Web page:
Walter Hartright’s narrative
We are surrounded by secrets. Our lives are honeycombed with the ugly, the terrifying, the shameful things that we keep hushed in our breasts or locked in the attic of the mind. It is a man’s burden, to keep the secrets that would blight the happiness of women, or that children are too young to bear. But is the reverse true? Occasionally the notion crosses my mind that women do not tell everything to us. And what of the younger ones? Children too have a secret existence, that we see only dimly from the eminence of adulthood. Men agree that women shall ever be a mystery. But we all were children, once.
From the Times, 7 January, 1891
We regret to report the death of Major the Honourable Bevis George Fyfield Nettaway, aged 40, of the 2nd Battalion, Essex Regiment, in Cyprus. Major Nettaway was the eldest son of General Framwell Horatio Nettaway, Viscount Dewleigh (of Fyfield Castle in Essex and Hardinger House in London but currently stationed in Malta) and his wife Cornelia Adelaide (née Chedvale). The major’s demise was entirely accidental, a source of shock and grief to all his acquaintance. A regimental picnic had been organised to celebrate the new year, in a pleasant spot on the banks of Pedeios River near Nicosia. In reaching for the wine hamper the major incautiously set his right hand down upon a rock. A snake, later determined to be the blunt-nosed viper indigenous to the island, slithered out of a crevice and bit him at the base of the thumb. The major dismissed the injury as slight, and was the life and soul of the festivity, which had been organised by the wife of the Colonel. But on the way home he was unable to sit his horse and, overwhelmed by the venom, perished the next day. He is survived by his parents and brother, the Hon. Lucas Chedvale Nettaway, currently employed at the Foreign Office in London…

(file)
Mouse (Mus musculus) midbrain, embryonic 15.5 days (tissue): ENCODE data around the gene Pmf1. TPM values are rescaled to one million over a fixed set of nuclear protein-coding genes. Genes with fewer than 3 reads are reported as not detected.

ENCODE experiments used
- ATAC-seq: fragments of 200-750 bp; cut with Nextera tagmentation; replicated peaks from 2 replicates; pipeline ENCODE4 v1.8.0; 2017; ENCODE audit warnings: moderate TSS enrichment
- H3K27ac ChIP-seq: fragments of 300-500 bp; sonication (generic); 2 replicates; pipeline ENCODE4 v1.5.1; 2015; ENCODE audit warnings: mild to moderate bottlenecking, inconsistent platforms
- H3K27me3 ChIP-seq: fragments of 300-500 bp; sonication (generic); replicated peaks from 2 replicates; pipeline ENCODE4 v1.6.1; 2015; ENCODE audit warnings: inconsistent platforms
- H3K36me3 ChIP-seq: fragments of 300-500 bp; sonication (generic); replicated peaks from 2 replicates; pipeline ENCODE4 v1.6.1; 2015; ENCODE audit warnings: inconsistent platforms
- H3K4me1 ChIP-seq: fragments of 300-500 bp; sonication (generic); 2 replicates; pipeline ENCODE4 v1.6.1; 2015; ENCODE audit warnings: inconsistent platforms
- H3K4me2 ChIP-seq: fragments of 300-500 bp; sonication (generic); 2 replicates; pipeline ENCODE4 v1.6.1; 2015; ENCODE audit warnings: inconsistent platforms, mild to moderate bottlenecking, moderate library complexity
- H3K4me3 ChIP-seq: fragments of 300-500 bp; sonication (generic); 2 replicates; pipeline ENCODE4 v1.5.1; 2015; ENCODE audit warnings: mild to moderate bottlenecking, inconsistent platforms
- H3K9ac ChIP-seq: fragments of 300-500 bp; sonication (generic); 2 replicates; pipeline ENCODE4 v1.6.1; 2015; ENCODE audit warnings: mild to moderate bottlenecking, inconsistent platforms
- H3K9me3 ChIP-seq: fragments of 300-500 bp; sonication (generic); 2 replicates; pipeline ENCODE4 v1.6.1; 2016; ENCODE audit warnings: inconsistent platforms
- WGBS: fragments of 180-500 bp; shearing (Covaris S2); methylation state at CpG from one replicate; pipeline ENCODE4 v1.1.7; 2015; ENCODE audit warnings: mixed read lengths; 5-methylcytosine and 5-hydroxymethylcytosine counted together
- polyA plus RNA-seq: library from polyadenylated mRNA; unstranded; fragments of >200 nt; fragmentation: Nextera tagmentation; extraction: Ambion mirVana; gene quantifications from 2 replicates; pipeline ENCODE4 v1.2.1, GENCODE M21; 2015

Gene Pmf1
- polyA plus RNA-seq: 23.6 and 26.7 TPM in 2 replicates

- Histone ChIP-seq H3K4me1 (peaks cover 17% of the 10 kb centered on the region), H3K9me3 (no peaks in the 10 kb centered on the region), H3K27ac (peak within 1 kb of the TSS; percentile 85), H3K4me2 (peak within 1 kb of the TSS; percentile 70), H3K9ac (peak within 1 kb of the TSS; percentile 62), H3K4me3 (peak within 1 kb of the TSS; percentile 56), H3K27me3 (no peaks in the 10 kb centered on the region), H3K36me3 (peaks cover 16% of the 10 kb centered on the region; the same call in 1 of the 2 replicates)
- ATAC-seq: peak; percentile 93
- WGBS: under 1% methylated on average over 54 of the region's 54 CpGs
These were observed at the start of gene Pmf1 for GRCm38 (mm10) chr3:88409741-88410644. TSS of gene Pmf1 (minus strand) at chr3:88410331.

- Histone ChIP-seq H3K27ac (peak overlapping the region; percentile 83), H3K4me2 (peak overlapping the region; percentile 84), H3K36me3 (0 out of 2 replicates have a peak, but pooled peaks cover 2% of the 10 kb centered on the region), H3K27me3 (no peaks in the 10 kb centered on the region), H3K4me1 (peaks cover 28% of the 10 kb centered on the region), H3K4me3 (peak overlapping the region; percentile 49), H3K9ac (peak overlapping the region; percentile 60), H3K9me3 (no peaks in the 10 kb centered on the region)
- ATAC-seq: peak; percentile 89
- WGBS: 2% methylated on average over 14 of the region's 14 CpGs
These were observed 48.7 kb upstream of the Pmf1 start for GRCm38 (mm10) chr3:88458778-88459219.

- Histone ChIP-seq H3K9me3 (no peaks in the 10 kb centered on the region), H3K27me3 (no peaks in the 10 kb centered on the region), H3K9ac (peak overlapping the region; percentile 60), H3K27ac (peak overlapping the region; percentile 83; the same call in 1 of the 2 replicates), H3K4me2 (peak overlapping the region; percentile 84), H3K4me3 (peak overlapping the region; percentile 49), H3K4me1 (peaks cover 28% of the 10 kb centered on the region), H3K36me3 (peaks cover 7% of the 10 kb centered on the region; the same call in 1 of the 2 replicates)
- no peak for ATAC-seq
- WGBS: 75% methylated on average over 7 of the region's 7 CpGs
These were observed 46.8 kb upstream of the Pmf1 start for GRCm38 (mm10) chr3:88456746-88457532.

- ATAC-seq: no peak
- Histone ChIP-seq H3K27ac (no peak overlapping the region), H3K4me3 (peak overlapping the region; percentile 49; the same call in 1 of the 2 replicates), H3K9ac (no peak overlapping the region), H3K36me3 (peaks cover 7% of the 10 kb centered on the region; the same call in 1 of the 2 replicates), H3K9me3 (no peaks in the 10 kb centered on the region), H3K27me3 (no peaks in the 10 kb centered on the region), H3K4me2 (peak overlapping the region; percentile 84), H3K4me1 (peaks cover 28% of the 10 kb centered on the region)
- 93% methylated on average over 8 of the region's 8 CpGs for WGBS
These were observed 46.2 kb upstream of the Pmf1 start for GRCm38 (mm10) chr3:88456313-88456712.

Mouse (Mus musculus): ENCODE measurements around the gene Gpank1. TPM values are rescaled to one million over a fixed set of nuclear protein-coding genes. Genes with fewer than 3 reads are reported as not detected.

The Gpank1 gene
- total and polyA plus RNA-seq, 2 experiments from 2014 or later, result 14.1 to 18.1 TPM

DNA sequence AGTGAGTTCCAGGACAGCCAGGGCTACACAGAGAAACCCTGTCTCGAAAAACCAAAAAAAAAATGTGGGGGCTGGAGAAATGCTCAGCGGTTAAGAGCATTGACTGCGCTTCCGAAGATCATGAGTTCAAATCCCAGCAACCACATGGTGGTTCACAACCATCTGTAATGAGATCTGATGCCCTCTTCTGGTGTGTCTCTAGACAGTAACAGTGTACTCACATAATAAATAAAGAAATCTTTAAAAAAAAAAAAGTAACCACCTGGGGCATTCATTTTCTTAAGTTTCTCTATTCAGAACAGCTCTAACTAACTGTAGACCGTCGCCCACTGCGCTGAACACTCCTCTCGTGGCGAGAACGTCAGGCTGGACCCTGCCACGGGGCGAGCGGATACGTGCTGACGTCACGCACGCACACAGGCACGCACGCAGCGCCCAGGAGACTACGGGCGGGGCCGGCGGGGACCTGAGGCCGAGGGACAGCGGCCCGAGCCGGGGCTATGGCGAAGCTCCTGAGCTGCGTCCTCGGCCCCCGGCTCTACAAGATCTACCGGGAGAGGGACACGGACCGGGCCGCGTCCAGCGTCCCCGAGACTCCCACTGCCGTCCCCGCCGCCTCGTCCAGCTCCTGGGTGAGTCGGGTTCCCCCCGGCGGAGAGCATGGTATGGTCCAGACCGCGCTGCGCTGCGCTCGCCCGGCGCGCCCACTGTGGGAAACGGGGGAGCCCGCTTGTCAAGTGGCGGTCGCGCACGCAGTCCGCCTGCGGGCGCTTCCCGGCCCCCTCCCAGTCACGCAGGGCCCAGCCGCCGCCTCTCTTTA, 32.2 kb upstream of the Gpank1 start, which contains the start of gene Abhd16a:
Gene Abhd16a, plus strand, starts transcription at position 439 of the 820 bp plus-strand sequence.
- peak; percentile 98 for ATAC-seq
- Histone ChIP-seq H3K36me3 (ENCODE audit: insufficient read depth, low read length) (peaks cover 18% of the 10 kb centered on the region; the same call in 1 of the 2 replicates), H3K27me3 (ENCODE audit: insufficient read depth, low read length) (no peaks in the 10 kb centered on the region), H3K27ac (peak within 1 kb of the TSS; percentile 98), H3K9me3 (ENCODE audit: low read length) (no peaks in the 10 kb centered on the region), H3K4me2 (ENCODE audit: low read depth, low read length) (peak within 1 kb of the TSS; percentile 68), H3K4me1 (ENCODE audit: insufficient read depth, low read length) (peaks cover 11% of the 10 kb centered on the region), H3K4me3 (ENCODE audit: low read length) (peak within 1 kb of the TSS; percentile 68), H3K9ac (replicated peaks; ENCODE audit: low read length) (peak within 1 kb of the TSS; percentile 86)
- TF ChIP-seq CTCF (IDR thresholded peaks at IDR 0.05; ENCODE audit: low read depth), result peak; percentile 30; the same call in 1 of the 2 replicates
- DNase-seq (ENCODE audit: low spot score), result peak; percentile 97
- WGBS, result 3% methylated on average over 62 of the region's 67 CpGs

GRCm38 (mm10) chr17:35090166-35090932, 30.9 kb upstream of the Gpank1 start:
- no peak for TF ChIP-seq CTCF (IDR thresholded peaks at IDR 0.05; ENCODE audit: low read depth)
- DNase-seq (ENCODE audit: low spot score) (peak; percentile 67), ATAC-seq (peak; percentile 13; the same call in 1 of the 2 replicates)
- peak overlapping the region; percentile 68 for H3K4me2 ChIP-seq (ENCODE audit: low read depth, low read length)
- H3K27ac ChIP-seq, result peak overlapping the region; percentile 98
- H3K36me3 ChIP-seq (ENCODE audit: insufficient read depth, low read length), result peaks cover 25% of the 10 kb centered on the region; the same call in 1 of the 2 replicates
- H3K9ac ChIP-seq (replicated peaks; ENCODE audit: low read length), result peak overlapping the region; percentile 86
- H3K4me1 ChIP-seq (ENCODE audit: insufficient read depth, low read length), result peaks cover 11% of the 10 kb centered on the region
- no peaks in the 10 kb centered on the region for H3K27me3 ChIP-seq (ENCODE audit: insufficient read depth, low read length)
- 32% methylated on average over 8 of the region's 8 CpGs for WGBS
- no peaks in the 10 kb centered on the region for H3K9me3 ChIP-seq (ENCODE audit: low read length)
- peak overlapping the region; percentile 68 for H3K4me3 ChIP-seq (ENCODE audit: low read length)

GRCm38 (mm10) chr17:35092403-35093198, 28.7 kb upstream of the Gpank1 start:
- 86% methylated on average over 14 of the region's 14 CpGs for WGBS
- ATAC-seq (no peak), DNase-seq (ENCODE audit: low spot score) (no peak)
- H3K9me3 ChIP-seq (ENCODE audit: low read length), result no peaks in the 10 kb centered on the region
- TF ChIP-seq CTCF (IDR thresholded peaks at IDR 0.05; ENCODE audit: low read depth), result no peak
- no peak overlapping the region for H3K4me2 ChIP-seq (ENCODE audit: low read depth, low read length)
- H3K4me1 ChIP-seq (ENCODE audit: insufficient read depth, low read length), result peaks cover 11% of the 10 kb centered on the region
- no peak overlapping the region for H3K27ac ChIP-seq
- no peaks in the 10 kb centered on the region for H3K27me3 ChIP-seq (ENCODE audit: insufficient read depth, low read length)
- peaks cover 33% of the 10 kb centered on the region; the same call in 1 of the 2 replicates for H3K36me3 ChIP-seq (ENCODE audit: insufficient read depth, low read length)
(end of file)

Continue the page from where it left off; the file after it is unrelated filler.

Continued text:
From the Spectator, London, 30 January 1891
On 28 January, the melancholy passing of Cornelia Nettaway, beloved wife of Gen.Framwell Nettaway, Viscount Dewleigh. The family had been devastated earlier this month by the sudden death of Maj. Bevis Nettaway, the eldest son and heir. Her ladyship never recovered from the bereavement and swiftly joined her son in that bourne from which no traveller returns this past Sunday. The funeral shall be private, and mother interred with son at Kensall Green Cemetery.
From the Illustrated London News, 15 February 1891
Her Throat Slashed From Ear to Ear! Jack the Ripper Returns!